Domino's Pizza has told a California federal court that it is entitled to fees after beating an infringement suit lodged by the owner of several online menu patents, because of several alleged missteps including destroyed evidence, lies from the company’s president and “baseless” claims.
A California federal judge certified six state classes Friday in multidistrict litigation accusing The Coca-Cola Co. of misleading buyers by claiming the soda contains no artificial flavors, but he denied certification to the classes' common law claims.
The U.K.’s competition watchdog on Friday accepted a proposed fix from Stonegate Pub Co. that will see it unload more than three dozen locations in order to move ahead with its planned £1.27 billion ($1.42 billion) purchase of rival pub owner Ei Group.
Carrols Restaurant Group Inc., a major operator of Burger King and Popeyes, has named a vice-president at the research arm of Mercedes-Benz as its new general counsel, replacing a 19-year veteran with the company.
The past week in London has seen ING take Santander to court, a corporate consultant sue asset managers and Nationwide, among others, and two Lloyd's syndicates prime an insurance dispute with a Syrian bank. Here, Law360 looks at those and other new claims in the U.K.
A group of corn farmers suing their former attorneys have asked the Kansas federal judge overseeing the proposed class action to step aside, saying that it is a conflict of interest for him to oversee the case after also presiding over the underlying multidistrict litigation against Syngenta AG.
Hershey Co. has settled a suit from a New York City man who claimed that eating hundreds of pounds of black licorice-flavored Twizzlers caused his heart condition, according to a New York federal judge who dismissed the case.
Urban Edge Properties is reportedly paying $165 million for two Brooklyn properties, M&T Bank is said to have loaned $64.5 million for a Long Island multifamily project, and Clayco is reportedly close to a deal to pay roughly $60 million for a Chicago food processing plant.
A New York federal judge on Thursday tossed a customer’s proposed class action against the makers of the Bob Evans brand of mashed potatoes, finding the product's "made with real butter" labeling isn’t rendered false by the presence of canola oil.
A Wisconsin county is appealing a January ruling blocking it from enforcing its zoning ordinance on the Red Cliff Band of Lake Superior Chippewa Indians' members within the tribe's reservation, asking for a stay of the injunction until the Seventh Circuit can weigh in.
Canada's Competition Bureau has secured a court order that will allow it to demand documents from big-name insecticide manufacturers like BASF, Bayer-Monsanto and Cargill, as the watchdog investigates them for cartel behavior.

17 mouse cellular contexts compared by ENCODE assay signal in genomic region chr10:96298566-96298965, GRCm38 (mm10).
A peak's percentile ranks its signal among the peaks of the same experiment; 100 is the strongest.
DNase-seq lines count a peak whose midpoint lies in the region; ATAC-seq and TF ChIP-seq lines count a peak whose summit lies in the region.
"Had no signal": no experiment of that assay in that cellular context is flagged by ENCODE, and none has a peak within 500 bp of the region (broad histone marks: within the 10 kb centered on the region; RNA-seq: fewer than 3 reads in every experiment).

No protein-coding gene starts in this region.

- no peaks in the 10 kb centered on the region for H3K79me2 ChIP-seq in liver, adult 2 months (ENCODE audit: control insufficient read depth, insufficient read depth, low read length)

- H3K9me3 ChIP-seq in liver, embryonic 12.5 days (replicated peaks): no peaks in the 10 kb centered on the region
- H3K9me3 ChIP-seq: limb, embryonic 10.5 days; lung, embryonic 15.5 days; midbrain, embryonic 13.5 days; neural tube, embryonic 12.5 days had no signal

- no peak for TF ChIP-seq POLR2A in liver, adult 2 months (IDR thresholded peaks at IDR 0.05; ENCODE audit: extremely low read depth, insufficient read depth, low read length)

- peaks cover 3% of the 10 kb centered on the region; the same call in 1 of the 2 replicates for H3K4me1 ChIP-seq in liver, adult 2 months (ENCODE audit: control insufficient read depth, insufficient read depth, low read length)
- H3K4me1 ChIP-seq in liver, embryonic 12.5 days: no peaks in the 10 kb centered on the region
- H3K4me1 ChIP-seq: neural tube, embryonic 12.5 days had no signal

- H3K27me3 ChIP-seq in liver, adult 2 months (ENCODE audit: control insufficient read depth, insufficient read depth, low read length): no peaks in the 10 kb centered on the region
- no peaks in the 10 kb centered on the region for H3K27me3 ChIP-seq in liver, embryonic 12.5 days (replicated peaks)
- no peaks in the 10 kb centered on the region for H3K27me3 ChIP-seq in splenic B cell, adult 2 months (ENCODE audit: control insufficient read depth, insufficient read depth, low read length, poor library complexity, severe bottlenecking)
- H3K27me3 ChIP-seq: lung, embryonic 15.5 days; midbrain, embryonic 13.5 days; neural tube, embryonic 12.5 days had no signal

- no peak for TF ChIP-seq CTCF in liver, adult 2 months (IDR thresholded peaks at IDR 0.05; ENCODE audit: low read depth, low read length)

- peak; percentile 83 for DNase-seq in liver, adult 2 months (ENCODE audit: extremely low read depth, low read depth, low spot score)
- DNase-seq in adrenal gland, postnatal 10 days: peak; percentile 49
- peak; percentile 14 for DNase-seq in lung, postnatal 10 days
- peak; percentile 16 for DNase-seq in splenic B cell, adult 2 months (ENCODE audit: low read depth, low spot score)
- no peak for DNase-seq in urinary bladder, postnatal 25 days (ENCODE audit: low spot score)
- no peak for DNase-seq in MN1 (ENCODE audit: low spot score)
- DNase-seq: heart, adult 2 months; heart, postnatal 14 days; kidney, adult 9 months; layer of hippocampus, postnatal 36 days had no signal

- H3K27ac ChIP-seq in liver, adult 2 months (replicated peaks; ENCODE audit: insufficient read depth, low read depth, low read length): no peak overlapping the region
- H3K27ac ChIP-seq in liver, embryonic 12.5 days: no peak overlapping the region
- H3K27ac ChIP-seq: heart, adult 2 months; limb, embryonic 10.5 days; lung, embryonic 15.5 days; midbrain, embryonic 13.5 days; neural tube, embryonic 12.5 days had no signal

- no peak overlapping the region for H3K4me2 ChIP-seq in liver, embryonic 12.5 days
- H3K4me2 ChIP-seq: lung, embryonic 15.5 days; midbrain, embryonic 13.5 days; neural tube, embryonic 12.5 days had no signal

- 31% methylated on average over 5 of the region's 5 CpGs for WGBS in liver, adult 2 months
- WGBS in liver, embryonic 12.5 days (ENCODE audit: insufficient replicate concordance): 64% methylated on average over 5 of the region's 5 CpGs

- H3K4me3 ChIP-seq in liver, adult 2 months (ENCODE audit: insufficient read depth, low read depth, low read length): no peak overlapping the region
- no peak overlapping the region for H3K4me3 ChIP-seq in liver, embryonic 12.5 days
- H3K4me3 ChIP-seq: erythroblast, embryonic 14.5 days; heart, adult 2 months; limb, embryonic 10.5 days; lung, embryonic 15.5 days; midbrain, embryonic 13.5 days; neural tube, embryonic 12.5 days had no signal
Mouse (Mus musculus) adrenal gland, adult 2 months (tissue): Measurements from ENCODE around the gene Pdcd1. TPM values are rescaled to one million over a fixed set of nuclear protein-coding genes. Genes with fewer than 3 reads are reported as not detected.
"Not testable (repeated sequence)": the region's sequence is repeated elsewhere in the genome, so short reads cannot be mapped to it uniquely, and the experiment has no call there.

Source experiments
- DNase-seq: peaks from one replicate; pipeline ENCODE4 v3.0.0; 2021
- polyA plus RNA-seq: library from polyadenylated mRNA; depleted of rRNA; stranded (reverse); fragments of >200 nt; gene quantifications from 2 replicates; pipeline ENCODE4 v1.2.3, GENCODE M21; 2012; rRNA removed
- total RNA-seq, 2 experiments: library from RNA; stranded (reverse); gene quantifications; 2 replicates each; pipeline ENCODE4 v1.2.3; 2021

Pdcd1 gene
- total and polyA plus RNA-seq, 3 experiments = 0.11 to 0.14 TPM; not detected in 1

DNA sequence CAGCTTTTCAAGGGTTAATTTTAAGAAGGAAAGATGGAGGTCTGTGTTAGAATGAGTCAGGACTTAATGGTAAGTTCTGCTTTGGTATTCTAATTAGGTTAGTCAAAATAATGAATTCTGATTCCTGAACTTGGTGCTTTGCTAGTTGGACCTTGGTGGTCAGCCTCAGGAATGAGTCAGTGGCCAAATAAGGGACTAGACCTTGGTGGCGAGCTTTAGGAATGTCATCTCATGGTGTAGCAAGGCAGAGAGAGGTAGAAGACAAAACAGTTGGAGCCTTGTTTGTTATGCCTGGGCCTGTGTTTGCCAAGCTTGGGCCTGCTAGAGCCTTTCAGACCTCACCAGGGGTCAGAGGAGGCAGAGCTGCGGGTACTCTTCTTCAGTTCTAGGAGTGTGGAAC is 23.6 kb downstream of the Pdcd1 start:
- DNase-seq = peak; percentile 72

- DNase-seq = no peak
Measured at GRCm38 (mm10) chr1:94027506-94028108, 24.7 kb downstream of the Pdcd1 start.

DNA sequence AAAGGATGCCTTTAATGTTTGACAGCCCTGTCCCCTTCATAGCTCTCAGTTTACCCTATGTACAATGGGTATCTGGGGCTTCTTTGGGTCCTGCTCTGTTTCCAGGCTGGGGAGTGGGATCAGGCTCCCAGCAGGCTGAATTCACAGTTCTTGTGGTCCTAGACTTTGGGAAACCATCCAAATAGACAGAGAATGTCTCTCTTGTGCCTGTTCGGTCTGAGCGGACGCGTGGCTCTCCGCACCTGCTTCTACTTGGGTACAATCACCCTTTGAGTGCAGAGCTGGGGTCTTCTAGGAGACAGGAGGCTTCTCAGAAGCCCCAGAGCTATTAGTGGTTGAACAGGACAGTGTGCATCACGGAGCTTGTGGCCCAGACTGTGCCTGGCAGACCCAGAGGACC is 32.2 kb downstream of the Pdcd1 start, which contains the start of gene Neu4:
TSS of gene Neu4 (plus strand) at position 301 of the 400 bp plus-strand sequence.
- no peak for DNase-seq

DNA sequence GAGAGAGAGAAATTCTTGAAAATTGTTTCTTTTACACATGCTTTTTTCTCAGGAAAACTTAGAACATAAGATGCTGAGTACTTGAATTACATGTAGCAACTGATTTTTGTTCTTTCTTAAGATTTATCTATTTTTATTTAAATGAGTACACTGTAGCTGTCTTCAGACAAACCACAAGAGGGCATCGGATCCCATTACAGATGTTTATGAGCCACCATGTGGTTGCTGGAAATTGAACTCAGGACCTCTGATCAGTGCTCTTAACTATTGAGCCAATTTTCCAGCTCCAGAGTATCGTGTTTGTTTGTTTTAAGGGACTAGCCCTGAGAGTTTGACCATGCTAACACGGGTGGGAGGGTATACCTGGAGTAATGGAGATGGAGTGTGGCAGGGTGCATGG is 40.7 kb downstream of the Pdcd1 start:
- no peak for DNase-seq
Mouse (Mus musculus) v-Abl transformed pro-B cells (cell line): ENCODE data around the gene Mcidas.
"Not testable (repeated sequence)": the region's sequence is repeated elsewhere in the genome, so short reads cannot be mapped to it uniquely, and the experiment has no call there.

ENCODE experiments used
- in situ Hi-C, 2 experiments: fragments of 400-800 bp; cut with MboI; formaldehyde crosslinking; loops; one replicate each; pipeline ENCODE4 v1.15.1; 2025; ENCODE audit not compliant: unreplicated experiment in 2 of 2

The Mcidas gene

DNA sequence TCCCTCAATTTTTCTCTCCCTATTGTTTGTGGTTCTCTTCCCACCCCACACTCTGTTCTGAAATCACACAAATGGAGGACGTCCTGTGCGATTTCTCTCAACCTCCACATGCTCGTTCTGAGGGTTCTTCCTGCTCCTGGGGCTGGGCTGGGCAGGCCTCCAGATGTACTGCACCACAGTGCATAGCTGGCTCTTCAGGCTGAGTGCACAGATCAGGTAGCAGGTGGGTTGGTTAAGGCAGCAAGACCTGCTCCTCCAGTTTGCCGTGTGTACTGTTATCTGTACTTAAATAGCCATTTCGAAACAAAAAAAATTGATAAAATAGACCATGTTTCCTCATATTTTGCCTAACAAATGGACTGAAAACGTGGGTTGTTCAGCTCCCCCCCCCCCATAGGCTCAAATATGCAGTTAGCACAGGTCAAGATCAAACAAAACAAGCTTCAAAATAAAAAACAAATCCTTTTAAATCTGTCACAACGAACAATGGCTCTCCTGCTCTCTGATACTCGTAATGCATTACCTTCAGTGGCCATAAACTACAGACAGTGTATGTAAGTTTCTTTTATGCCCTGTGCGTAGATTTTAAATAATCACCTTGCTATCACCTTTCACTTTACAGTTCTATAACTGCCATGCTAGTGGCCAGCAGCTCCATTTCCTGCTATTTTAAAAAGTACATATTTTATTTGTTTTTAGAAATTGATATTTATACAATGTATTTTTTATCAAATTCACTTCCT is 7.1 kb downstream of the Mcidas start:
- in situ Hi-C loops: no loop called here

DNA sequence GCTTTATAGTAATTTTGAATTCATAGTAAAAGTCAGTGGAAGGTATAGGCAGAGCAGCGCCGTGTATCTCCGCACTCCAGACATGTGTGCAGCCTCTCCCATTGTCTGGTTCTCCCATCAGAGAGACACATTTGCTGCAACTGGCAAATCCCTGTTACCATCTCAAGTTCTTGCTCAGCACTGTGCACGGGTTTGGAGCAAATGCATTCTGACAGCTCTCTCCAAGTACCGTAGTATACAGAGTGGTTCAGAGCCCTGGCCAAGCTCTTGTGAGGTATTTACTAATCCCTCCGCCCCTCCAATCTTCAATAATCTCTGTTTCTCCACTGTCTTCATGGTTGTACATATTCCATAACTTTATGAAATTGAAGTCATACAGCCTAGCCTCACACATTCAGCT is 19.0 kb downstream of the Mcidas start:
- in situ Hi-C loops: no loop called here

The Trump administration championed a strong enforcement mechanism as the linchpin of the trade deal it signed with China last month, but a business group survey released Thursday revealed that many U.S. companies are reluctant to use the system to resolve disputes.
A woman who sued Tootsie Roll for allegedly underfilling boxes of candy urged a Ninth Circuit panel on Wednesday to reverse a lower court's decision denying her attorney fees, saying her lawsuit was a reason Tootsie Roll changed its product labels, while the company said she's just trying to cut her losses.
Unsecured creditors told the Delaware bankruptcy court Wednesday that proposed sale procedures in the Chapter 11 of organic food store chain Lucky's Market include unfair provisions that will discourage competitive bidding and create an uneven playing field in favor of stalking horse bidders.
California on Tuesday told a state appeals court that a man's claims that Monsanto's weedkiller Roundup gave him cancer are not preempted by federal law, which the company has given as a reason to overturn the former groundskeeper's $78 million award.
A shareholder has sued The Habit Burger Grill following a recent announcement that Yum Brands will buy the fast-casual restaurant chain for $375 million, saying the transaction should be halted because Habit omitted material information in a U.S. Securities and Exchange Commission filing.
An Iowa federal judge on Wednesday tossed a suit accusing pork producer Smithfield Foods of discriminating against three black employees at one of its meatpacking plants, including by denying them bathroom breaks, since they failed to show that bias was at the root of any alleged mistreatment.
The litigation trustee for the Tops Markets supermarket chain filed suit against former equity owner Morgan Stanley on Wednesday, telling a New York bankruptcy court that the firm drove Tops into Chapter 11 by treating the company as a "piggy bank."
Shanghai City Corp. doesn't have to face a proposed collective action alleging it withheld overtime pay to workers at three of its New York City restaurants, the Second Circuit ruled, saying the Chinese restaurant chain had already been sued twice by the same employees for the same alleged wage violations.
GrubHub told the Seventh Circuit on Wednesday that wage-and-hour lawsuits brought by its food delivery drivers belong in arbitration, saying Congress wasn't seeking to protect "a local delivery person with a bag containing a sandwich and a bag of chips" when it created the Federal Arbitration Act's exemption for transportation workers.